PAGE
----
Film scores are generally intended to be unobtrusive. They are designed to underscore narrative impact or add emotional depth to an accompanying scene. A good score contextualises rather than detracts from a film. It should be almost unnoticeable, guiding us from the background.
As such, film scores can be great music to work to, or most of them any way. (I can't imagine writing 10 words to the blaring Fast and Furious soundtrack that leaves me feeling like I'm at Pull & Bear during a sale).
That being said, there are some great scores to help you burn the midnight oil or to hone your focus. Here's our pick of seven scores you can listen to back-to-back while you work from home.
Philip Glass is widely recognised as one of the most influential composers of the late 20th century. Though his work has been often associated with the minimalism movement, Glass has described his work as "music with repetitive structures".
Glass brought his trademark compositional approach to the soundtrack for the movie The Hours, which is inspired by Virginia Woolf's life and her novel Mrs Dalloway. The minimal pianos and textural violins fall like rain drops as they sustain a repetitive pattern, which Glass uses to contrast a few odd notes that reverberate in full emotive bloom.
Eduard Artemyev used a unique synthesiser when composing the score for Andrei Tarkovsky's 1972 classic. The Soviet-made ANS is a photo-electronic synthesiser that generates sound based on drawings of soundwaves. The 'drawn sound' is made audible by a complex system of glass discs and light beams. And yes, the soundtrack of Solaris can be as out-there as the instrument itself. But don't let that deter you, there's much to love about the soundtrack. There are Bach-inspired pieces as well as textural ANS-made sounds that will envelop you in a lush sonic space.
'There Will Be Blood'
When I first heard Jonny Greenwood had composed the score for a Paul Thomas Anderson film about a ruthless oil prospector … Well, I was as confused as I was excited. The project seemed to be planets away from his work with Radiohead.
Still, Greenwood's Hollywood debut is as memorable as Daniel Day-Lewis's performance in the film. The score is more measured and well-crafted than anything he's done before. And given the UK rocker's discography, that's saying something. There's a little bit of piano and percussion, but it's the strings that steal the show on this score. The arrangements move in spirals at times and glide in others. There Will Be Blood was the first of many collaborations between Anderson and Greenwood, who went on to work together on The Master (2012), Inherent Vice (2014) and Phantom Thread (2018).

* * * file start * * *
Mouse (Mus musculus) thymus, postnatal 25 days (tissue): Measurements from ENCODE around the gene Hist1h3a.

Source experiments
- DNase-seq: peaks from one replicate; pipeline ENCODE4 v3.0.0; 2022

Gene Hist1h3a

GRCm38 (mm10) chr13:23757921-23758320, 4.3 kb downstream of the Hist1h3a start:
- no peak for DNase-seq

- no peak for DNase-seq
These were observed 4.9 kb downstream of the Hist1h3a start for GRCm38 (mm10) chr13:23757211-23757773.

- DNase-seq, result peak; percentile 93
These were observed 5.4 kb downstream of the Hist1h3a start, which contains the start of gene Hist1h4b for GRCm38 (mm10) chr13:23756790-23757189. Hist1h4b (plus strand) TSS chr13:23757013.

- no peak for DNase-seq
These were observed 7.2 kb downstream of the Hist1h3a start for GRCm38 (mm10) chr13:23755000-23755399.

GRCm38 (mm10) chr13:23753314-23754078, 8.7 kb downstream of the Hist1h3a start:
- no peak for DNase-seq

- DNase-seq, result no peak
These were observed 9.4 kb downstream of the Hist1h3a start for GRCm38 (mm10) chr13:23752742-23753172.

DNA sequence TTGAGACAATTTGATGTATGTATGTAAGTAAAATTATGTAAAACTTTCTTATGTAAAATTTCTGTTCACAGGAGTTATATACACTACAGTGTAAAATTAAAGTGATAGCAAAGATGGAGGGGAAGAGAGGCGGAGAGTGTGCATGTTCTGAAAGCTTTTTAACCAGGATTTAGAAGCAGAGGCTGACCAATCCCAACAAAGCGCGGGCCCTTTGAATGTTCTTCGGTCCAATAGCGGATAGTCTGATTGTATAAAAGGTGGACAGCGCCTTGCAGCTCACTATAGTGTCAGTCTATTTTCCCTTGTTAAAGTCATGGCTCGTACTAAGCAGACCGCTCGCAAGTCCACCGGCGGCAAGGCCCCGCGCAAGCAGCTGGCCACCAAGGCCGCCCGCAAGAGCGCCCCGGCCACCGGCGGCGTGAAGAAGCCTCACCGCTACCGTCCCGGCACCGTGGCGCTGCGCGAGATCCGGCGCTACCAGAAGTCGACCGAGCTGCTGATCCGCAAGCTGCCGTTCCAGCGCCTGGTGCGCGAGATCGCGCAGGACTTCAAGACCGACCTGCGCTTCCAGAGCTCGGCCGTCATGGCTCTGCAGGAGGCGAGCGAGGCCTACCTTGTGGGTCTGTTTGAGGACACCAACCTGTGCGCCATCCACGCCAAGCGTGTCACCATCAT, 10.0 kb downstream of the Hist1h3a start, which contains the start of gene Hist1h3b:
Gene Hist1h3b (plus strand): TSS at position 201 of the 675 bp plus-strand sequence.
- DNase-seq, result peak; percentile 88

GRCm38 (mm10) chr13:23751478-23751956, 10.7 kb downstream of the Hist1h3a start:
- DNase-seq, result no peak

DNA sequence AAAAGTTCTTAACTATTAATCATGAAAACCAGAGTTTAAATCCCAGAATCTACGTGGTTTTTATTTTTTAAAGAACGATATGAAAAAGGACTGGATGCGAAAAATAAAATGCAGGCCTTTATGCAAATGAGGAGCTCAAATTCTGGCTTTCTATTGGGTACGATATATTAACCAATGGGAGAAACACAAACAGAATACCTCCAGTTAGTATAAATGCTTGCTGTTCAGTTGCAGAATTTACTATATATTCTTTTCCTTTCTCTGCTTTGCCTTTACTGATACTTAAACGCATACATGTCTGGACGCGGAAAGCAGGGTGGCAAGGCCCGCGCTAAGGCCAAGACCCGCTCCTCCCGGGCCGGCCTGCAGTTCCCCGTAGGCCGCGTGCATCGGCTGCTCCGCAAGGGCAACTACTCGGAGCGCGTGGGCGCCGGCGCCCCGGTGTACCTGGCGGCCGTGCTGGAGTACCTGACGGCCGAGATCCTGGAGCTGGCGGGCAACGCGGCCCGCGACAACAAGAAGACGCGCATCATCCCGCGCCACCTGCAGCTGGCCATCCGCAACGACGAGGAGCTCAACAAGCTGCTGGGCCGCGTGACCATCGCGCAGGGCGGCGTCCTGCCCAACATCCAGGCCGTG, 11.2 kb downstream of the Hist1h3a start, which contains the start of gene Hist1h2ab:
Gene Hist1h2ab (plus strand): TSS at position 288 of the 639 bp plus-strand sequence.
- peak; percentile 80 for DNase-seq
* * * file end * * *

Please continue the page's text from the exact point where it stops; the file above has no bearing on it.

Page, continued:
'The Irony of Fate'
Mikael Tariverdiev was one of the most prominent film composers of the Soviet era. He composed the scores for more than 130 Soviet films and TV shows. In fact, we were tempted to put his work on Seventeen Moments of Spring on the list, but since it was a TV show, we had to go with The Irony of Fate (which is no less breathtaking). It was the perfect score for the 1976 romantic comedy, which – in true Soviet fashion – has deep tints of sadness. Though more than 40 years old, the soundtrack still seems fresh and emotive, with thematic strings and acoustic guitars peppered throughout.
'Lady Sings The Blues'
The soundtrack to the Billie Holiday biopic features some of her most soul-swooning songs. Except here, they are sung by Diana Ross, who retains her individual voice while playing tribute to Lady Day. She does as impressive of a job singing Holiday's tunes as she does playing the singer in the film. Though we were a bit hesitant of putting a soundtrack with vocals in this round-up, there's something enchanting about the way Ross sings Holiday. It's mesmerising and atmospheric; definitely a great soundtrack to listen to while working. Look out for God Bless The Child and Good Morning Heartache.
The plot of the film about the Gotham City anarchist might not be the most relaxing, but Hildur Guonadottir’s Oscar-winning score has its merits for adding background drama. Yes, it’s dark, sometimes unsettling, with its bleak cellos and moody strings. But if you’re the type that likes working to dark, atmospheric music, then this is the score for you. We’ll just leave this here.
Alright, here's something with a different rhythm, the score to Alejandro Gonzalez Inarritu's 2014 Oscar-winning film Birdman. The soundtrack is mainly comprised of the live drumming of Antonio Sanchez, but also features compositions by Tchaikovsky, Mahler and Rachmaninoff. This one is great if you want a little percussion in the background to keep the tempo.